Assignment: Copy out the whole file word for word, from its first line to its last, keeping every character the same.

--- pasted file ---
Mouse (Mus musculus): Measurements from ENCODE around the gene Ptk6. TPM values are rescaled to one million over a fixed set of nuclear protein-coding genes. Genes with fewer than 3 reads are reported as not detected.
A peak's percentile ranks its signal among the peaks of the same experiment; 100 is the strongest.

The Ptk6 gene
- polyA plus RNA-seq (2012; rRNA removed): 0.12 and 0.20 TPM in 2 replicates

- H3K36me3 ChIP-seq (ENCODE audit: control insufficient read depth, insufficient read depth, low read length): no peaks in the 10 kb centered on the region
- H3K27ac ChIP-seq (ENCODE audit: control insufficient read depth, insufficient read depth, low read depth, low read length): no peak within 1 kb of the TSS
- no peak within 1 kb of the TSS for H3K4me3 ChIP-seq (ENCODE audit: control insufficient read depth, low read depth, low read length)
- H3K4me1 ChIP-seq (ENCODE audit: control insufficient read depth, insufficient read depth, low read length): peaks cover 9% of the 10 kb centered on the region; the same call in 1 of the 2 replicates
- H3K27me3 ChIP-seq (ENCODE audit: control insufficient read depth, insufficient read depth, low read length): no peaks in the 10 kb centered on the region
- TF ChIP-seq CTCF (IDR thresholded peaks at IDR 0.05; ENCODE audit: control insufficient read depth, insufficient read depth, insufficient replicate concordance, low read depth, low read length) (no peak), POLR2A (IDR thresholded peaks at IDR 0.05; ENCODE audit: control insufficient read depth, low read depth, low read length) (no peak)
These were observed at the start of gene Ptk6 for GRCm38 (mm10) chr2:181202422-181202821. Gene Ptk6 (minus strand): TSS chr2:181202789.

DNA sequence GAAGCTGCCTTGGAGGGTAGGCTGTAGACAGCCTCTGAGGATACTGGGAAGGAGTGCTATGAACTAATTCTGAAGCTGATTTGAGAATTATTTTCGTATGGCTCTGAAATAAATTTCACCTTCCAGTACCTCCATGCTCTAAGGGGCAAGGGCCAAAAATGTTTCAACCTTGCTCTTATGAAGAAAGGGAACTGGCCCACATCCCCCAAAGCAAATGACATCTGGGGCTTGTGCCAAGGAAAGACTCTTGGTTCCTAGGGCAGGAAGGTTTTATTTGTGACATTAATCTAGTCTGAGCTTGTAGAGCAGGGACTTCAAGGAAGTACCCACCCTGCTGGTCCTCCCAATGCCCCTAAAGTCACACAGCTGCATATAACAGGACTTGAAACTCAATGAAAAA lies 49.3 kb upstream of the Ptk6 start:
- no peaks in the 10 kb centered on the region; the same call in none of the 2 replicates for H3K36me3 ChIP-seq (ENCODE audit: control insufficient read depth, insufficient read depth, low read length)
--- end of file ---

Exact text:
Mouse (Mus musculus): Measurements from ENCODE around the gene Ptk6. TPM values are rescaled to one million over a fixed set of nuclear protein-coding genes. Genes with fewer than 3 reads are reported as not detected.
A peak's percentile ranks its signal among the peaks of the same experiment; 100 is the strongest.

The Ptk6 gene
- polyA plus RNA-seq (2012; rRNA removed): 0.12 and 0.20 TPM in 2 replicates

- H3K36me3 ChIP-seq (ENCODE audit: control insufficient read depth, insufficient read depth, low read length): no peaks in the 10 kb centered on the region
- H3K27ac ChIP-seq (ENCODE audit: control insufficient read depth, insufficient read depth, low read depth, low read length): no peak within 1 kb of the TSS
- no peak within 1 kb of the TSS for H3K4me3 ChIP-seq (ENCODE audit: control insufficient read depth, low read depth, low read length)
- H3K4me1 ChIP-seq (ENCODE audit: control insufficient read depth, insufficient read depth, low read length): peaks cover 9% of the 10 kb centered on the region; the same call in 1 of the 2 replicates
- H3K27me3 ChIP-seq (ENCODE audit: control insufficient read depth, insufficient read depth, low read length): no peaks in the 10 kb centered on the region
- TF ChIP-seq CTCF (IDR thresholded peaks at IDR 0.05; ENCODE audit: control insufficient read depth, insufficient read depth, insufficient replicate concordance, low read depth, low read length) (no peak), POLR2A (IDR thresholded peaks at IDR 0.05; ENCODE audit: control insufficient read depth, low read depth, low read length) (no peak)
These were observed at the start of gene Ptk6 for GRCm38 (mm10) chr2:181202422-181202821. Gene Ptk6 (minus strand): TSS chr2:181202789.

DNA sequence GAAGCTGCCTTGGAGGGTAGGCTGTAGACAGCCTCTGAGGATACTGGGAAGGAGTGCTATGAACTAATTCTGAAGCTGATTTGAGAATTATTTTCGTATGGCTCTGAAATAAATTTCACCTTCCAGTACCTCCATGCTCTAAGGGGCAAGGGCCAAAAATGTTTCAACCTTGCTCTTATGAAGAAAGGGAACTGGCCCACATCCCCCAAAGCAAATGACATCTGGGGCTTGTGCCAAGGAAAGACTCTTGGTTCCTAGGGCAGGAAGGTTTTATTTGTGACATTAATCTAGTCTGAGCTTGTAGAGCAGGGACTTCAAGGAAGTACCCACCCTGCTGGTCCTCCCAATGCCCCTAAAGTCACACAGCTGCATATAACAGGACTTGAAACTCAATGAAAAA lies 49.3 kb upstream of the Ptk6 start:
- no peaks in the 10 kb centered on the region; the same call in none of the 2 replicates for H3K36me3 ChIP-seq (ENCODE audit: control insufficient read depth, insufficient read depth, low read length)